A digital projection (Jade Crowe) Live improvisational painting (Keith How, Sampa Mulenga, Edith Rothwell) and Jim Ghedi’s band constructed a multi media happening to celebrate the release of the Satori album.
The Satori band personnel consisted of musicians who contributed to the formation of the studio album along with some special guests with the intention of improvising around the major themes of Satori.
What actually happened was a complete deconstruction of the album that completely reworked Jim’s concept. The magnificent mind blowing fusion captured the spirit of Satori without sounding anything like the original. Ninety minutes or so of improvisation sounds like an impossible task but this band of gypsies undertook the journey with a sense of reverence and respect that rendered the experience gripping and magical.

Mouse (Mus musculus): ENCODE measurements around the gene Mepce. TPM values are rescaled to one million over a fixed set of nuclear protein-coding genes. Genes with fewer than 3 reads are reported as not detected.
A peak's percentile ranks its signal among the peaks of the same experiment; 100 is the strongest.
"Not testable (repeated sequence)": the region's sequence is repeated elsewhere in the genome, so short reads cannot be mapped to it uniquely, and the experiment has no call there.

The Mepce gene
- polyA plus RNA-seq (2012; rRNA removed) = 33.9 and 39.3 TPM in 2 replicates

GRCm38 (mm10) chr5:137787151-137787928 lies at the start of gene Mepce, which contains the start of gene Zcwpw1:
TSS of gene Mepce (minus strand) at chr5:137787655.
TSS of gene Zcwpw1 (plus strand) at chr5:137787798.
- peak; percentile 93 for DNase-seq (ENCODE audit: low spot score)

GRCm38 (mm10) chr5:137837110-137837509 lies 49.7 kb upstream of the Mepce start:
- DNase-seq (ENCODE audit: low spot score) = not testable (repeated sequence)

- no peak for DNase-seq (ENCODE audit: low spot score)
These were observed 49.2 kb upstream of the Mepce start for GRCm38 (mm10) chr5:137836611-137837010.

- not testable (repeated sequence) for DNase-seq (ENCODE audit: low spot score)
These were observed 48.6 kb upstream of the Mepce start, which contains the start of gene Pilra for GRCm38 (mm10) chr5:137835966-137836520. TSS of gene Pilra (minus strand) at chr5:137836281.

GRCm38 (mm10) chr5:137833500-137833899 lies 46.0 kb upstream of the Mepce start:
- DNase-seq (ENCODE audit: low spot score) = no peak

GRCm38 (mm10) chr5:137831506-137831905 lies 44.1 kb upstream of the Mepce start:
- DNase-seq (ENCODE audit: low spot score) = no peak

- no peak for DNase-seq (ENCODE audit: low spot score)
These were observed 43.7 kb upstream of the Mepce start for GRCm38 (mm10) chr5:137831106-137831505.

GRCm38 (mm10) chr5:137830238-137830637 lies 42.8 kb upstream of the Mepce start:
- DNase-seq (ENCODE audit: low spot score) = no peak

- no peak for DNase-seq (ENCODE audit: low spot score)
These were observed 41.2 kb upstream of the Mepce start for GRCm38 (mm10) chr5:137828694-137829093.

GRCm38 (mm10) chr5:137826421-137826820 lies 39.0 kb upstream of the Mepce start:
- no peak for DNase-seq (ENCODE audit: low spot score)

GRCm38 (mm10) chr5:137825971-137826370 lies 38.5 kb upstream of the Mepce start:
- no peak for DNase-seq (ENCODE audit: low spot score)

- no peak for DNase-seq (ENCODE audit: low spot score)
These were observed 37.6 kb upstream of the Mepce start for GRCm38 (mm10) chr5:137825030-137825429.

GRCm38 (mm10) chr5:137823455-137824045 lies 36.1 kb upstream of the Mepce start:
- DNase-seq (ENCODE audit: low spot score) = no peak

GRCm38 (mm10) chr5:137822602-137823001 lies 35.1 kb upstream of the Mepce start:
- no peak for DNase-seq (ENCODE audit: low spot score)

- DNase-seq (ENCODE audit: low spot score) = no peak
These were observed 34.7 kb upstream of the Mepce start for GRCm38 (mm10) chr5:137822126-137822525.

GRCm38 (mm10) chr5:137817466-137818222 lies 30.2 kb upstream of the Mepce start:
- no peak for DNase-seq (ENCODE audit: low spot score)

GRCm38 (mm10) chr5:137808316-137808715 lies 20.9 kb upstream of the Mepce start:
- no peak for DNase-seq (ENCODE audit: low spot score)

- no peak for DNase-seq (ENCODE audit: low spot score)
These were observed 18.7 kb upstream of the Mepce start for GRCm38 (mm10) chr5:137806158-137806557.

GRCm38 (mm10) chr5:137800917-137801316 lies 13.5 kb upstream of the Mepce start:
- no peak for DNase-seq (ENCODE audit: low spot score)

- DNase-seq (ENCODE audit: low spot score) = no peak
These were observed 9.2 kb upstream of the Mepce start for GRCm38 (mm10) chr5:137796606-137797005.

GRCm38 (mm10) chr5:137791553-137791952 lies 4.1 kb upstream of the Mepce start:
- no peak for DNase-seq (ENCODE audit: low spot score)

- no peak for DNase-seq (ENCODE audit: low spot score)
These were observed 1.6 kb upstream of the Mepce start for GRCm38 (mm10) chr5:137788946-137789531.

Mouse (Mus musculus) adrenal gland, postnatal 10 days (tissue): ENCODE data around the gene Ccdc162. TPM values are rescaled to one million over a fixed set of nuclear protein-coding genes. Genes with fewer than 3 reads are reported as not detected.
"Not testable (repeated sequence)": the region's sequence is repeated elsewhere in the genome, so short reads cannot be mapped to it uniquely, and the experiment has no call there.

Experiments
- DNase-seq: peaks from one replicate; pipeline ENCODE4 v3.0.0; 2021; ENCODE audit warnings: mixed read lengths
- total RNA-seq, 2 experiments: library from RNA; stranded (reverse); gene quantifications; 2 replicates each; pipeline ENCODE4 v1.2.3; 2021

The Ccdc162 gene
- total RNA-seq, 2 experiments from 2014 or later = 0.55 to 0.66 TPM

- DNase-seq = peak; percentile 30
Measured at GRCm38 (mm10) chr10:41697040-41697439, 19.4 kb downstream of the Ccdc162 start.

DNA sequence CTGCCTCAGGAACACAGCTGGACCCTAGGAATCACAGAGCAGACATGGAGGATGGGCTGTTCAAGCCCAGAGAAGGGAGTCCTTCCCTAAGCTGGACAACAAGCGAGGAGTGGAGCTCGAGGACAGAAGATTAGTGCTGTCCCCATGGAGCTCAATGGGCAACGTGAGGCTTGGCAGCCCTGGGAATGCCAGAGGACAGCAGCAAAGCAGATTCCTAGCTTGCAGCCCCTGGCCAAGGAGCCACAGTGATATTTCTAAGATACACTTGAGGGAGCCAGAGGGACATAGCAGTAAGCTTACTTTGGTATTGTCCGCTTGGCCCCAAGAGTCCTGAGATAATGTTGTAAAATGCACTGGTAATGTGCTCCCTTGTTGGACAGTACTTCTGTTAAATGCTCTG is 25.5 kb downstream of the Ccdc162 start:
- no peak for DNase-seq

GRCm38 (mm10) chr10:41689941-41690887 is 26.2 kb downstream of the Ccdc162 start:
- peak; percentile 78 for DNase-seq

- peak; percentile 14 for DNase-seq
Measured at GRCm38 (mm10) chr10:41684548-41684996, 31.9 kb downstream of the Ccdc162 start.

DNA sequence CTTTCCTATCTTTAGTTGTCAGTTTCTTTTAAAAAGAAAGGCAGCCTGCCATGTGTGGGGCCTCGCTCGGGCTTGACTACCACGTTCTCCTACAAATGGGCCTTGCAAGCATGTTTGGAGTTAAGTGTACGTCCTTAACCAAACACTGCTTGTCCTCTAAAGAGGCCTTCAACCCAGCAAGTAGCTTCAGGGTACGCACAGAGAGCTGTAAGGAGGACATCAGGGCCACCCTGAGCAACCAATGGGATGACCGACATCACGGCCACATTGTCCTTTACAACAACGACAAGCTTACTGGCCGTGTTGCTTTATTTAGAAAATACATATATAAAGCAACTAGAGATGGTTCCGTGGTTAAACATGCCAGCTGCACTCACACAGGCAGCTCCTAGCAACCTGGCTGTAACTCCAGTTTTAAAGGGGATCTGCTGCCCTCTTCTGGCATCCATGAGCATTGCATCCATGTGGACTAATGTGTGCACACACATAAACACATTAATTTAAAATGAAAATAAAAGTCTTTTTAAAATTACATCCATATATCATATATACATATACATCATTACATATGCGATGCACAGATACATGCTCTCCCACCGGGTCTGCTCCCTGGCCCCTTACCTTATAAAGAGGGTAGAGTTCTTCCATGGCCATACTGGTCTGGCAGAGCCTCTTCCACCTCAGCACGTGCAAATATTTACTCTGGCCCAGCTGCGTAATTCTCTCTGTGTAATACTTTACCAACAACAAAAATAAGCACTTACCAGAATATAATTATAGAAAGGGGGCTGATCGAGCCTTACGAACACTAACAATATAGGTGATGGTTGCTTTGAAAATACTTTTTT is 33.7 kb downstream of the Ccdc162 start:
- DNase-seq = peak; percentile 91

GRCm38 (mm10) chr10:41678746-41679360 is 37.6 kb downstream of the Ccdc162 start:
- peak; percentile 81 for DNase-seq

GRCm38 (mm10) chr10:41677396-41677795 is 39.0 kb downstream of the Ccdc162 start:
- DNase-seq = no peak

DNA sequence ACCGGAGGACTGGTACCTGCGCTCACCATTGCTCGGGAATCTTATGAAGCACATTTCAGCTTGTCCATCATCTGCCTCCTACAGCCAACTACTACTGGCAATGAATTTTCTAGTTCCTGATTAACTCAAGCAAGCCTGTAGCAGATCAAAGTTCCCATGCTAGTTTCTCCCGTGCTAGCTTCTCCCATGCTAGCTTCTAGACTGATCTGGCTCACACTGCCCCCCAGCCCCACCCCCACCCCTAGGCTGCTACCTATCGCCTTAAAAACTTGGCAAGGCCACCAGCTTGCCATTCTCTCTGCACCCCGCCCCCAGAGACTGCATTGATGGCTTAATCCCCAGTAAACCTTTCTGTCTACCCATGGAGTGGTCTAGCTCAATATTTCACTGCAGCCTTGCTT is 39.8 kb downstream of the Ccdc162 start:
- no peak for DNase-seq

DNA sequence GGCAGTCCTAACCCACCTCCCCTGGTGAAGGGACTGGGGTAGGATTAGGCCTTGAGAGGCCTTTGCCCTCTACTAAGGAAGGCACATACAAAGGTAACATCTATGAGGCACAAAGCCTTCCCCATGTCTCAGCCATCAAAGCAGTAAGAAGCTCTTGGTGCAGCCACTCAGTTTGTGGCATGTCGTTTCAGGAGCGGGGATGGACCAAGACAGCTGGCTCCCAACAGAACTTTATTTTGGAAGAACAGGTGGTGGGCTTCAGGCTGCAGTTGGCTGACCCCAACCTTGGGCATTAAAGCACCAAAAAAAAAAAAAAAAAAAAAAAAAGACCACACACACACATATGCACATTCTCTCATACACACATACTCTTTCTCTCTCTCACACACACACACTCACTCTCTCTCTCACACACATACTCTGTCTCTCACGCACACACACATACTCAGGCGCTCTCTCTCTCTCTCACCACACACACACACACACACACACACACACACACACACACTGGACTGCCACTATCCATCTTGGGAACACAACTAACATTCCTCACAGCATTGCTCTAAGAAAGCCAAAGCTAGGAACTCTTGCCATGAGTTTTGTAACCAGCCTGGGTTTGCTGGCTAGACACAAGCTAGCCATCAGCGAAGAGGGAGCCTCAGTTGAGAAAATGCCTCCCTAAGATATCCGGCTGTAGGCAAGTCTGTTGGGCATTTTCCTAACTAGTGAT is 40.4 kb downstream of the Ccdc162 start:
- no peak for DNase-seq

The seven musicians seemed to communicate by telepathy knowing when to allow another to expand the theme or drop into silence. Musically the improvisations crossed many boundaries but never overstayed their welcome. Always underpinned by Heppleston’s expressive bass and Ben Eckersley’s evocative cello playing. Holbyn’s muted Miles-esque trumpet and Moss’ inspired violin often made way for the intricate and delicate harp of Graham McElearney. Ric Booth played electric guitar. His sonics added a sense of other worldliness and his solos embellished and never imposed.
Hervez Perez’s saxophone flowed as clear as a mountain waterfall. The man himself Jim Ghedi led with his acoustic guitar treatments often swapping for sax and percussion.
One can only stand in awe of these tremendous Sheffield musicians who created this astounding experience. A standing ovation from a packed room says it all.
It was a privilege to be part of the event and to be inspired by and experience the music created.
The Satori Band: Jim Ghedi, Herve Perez, Graham McElearney, Ric Booth, Neal Heppleston, Ben Hoblyn, Ben Eckersley, Llewelyn Moss.
Words: Keefy H ( paint)